The dwindling finances of Nigeria has continued to improve as the country battles with economic recession which has threatened the popularity of the government of the day.
The nation’s foreign exchange reserves have risen further to $25.4bn, according to the latest data obtained from the website of the Central Bank of Nigeria according to Investor King.
In less than one week, the reserves rose by almost $300m from $25.084bn recorded on December 16, 2016 to $25.361 on December 22, 2016, the CBN data showed
This indicated that the foreign exchange reserves had risen to almost four-month high. The last time the reserves recorded something close to this figure was on September 2 when it had the balance of $24.361bn.
The nation’s fast-depleting reserves had recorded $23.89bn low on October 19. The reserves have dropped by 15.9 per cent from last year when they closed at $29.7bn.
At the end of November, the reserves stood at $24.77bn, up from $23.95bn on October 31. The CBN data showed that the foreign exchange reserves declined to $24.92bn on September 14 from $25.11bn on September 9.
Currency and economic experts are not sure if the tiny upticks in the external reserves’ level are sustainable amid a falling naira and acute shortage of dollar in the foreign exchange markets and the economy.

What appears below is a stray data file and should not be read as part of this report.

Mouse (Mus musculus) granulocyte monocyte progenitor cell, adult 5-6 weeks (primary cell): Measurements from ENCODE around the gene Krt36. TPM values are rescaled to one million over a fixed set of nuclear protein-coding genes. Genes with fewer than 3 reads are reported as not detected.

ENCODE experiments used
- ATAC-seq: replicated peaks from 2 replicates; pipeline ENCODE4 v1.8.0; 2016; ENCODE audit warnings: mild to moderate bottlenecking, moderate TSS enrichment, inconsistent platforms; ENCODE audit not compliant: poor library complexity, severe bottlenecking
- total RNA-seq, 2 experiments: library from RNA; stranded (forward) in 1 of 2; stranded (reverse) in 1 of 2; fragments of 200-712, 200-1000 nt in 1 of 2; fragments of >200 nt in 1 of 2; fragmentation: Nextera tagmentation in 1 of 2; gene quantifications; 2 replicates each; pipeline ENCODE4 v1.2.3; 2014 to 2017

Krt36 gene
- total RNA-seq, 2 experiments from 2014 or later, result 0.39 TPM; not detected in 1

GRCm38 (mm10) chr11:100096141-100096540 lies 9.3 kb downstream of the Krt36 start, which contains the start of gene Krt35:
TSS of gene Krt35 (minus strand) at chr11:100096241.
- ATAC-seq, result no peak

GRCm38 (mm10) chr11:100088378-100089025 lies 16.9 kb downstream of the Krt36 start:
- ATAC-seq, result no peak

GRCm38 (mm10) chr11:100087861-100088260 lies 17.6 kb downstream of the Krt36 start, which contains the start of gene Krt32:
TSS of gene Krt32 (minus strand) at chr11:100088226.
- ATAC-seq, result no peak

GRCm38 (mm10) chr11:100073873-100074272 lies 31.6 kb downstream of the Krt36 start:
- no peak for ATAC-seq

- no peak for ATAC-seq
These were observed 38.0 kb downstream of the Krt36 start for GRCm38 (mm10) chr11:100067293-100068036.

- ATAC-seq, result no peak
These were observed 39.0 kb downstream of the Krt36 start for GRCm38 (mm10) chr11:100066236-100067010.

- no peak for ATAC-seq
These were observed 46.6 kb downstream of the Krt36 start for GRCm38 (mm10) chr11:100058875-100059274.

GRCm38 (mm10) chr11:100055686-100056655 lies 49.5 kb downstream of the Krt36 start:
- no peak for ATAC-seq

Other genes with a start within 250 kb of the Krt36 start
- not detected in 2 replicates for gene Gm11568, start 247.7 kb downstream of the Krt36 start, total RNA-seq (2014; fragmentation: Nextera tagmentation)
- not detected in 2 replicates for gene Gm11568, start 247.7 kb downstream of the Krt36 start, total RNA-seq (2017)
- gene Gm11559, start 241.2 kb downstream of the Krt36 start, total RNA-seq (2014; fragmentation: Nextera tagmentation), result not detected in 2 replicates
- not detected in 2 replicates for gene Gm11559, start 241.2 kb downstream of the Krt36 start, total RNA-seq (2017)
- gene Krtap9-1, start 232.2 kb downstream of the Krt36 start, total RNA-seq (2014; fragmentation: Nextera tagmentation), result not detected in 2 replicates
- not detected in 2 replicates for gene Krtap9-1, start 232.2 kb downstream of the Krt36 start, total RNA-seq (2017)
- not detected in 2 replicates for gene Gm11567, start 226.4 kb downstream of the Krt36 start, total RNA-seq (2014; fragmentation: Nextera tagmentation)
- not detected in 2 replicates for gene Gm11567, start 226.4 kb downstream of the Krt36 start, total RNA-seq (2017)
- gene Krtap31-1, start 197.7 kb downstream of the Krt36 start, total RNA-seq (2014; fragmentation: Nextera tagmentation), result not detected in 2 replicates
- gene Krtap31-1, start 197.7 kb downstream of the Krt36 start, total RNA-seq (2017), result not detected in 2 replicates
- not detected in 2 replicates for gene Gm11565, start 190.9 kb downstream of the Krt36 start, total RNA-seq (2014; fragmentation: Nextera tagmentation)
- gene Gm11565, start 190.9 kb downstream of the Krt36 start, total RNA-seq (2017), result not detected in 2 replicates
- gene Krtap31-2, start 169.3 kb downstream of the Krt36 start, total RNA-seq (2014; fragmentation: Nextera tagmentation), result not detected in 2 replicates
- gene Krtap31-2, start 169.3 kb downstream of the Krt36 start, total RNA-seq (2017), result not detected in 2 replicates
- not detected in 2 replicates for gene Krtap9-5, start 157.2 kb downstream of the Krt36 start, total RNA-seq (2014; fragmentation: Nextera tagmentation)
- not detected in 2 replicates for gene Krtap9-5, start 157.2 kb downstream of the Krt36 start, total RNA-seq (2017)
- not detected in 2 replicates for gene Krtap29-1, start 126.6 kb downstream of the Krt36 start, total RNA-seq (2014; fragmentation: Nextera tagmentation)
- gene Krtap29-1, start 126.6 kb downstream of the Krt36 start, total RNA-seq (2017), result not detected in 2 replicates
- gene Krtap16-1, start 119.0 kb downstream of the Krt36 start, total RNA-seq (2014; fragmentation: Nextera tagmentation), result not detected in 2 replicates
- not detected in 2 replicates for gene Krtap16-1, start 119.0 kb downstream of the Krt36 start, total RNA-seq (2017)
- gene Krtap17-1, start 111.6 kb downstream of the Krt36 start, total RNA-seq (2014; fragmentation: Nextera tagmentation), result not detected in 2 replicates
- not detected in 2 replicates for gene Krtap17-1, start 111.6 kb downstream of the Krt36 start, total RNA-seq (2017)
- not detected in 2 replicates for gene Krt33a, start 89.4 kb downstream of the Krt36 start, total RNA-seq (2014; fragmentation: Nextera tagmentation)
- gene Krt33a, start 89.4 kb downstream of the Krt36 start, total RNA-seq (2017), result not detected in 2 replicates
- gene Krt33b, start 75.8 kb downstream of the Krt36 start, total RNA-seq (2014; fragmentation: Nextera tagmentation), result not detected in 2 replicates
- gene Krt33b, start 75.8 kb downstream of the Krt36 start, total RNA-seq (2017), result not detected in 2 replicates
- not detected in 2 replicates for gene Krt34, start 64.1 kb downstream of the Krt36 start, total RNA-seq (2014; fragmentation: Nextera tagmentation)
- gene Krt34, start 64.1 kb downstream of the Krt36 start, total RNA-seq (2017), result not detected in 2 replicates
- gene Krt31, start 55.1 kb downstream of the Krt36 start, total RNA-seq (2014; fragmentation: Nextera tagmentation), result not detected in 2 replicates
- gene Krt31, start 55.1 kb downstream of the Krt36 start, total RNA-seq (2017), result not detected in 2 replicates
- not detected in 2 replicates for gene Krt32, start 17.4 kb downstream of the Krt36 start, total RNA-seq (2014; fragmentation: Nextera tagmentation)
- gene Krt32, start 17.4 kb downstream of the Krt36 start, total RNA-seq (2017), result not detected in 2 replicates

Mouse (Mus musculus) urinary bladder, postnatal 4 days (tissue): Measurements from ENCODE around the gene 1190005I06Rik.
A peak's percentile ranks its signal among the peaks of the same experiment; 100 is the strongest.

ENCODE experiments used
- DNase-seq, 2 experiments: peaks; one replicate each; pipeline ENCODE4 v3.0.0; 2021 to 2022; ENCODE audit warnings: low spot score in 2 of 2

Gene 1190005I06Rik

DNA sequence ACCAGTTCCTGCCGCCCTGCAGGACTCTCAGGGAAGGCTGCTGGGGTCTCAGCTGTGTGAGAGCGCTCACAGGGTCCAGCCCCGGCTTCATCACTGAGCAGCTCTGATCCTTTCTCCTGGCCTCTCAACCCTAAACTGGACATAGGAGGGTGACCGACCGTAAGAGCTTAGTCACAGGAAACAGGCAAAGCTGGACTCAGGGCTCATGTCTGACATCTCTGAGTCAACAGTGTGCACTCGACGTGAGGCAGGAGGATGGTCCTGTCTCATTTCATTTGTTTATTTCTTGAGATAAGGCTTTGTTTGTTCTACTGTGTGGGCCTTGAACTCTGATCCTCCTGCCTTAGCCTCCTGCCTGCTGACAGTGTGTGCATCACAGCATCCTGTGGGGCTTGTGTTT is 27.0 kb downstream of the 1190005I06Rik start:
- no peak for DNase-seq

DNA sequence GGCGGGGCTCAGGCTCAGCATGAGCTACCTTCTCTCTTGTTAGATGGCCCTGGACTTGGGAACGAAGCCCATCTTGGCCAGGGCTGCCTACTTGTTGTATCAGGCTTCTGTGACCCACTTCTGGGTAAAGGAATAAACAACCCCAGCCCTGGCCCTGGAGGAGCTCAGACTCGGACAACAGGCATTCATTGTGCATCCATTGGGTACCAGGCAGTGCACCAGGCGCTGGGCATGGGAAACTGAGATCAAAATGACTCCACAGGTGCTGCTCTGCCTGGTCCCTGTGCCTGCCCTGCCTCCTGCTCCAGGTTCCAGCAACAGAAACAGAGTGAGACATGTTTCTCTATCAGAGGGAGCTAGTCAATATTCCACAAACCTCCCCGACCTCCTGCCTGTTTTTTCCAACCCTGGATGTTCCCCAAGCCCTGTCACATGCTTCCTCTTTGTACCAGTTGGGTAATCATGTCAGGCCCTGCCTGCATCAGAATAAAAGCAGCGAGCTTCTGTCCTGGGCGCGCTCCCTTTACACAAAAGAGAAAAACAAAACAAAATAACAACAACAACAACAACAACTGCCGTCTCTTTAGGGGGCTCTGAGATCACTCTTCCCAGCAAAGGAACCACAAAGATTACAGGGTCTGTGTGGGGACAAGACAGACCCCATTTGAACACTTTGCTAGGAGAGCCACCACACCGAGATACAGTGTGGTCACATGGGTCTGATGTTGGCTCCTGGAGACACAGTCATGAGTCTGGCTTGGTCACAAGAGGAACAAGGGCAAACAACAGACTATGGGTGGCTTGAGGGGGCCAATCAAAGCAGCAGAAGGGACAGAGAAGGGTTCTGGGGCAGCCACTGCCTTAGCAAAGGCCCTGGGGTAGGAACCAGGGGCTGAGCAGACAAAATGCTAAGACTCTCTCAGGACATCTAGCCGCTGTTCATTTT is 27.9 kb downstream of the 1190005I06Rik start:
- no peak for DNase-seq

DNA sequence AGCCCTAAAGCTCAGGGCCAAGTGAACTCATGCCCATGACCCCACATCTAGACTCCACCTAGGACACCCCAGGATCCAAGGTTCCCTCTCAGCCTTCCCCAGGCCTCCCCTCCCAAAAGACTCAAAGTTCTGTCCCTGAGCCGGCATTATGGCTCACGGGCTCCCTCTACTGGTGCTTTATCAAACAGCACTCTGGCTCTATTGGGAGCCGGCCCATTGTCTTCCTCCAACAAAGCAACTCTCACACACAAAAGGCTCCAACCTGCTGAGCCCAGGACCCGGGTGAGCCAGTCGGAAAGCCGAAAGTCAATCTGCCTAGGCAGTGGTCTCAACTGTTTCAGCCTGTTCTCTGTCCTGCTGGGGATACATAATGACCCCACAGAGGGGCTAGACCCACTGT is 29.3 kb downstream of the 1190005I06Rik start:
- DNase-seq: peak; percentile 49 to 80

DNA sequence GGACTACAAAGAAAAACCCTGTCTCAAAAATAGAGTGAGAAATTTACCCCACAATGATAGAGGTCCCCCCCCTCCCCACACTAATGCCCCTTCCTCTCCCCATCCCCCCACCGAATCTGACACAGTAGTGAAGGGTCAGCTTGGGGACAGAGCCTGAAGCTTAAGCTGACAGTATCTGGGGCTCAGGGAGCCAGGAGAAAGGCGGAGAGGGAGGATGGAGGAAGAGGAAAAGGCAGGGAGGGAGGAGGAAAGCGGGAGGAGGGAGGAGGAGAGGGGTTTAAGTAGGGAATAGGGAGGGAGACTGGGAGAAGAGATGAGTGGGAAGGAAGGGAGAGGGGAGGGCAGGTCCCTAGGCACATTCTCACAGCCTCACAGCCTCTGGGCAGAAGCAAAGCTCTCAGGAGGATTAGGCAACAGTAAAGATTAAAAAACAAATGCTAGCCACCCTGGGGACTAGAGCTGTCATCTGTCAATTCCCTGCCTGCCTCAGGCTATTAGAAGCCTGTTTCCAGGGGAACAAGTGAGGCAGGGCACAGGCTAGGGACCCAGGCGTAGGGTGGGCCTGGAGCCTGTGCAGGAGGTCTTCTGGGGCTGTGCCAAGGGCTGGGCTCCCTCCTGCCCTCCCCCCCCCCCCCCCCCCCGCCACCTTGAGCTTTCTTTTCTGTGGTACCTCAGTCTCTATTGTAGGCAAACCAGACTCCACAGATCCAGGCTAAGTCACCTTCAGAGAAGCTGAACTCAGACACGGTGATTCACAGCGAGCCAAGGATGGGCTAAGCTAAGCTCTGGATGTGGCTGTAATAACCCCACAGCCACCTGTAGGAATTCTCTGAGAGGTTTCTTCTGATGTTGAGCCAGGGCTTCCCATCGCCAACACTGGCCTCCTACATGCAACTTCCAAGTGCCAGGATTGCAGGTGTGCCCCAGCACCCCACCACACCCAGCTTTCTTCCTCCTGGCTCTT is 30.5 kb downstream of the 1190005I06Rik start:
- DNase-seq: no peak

“We are not sure the extent this can go. Currently, the FX market is not a free-float one where the interplay of demand and supply determines price and volume. The uptick is not as a result of supply over demand. It happens when there is a slowdown in the allocation of FX,” the Chief Executive Officer, Cowry Asset Management Limited, Mr. Johnson Chukwu, said.
A senior associate in investment banking at Afrinvest, a research and investment firm, Mr. Ayodeji Ebo, said the gradual increase might only be sustainable if the oil price maintained its current level and there was a continuous ramp up in oil production. The CBN had on June 20 lifted its 16-month-old currency peg and auctioned about $4bn on the spot and futures market to clear a backlog of dollar demand to help boost interbank market trading.
The reserves fell from $26bn on August 4, 2016 to $25.97bn on August 5 as the central bank stepped up dollar sales to boost liquidity at the interbank market and support the ailing naira.
The naira, which touched an all-time low of 365.25 per dollar on August 18 at the official market, has consistently closed around 305.5 in recent weeks.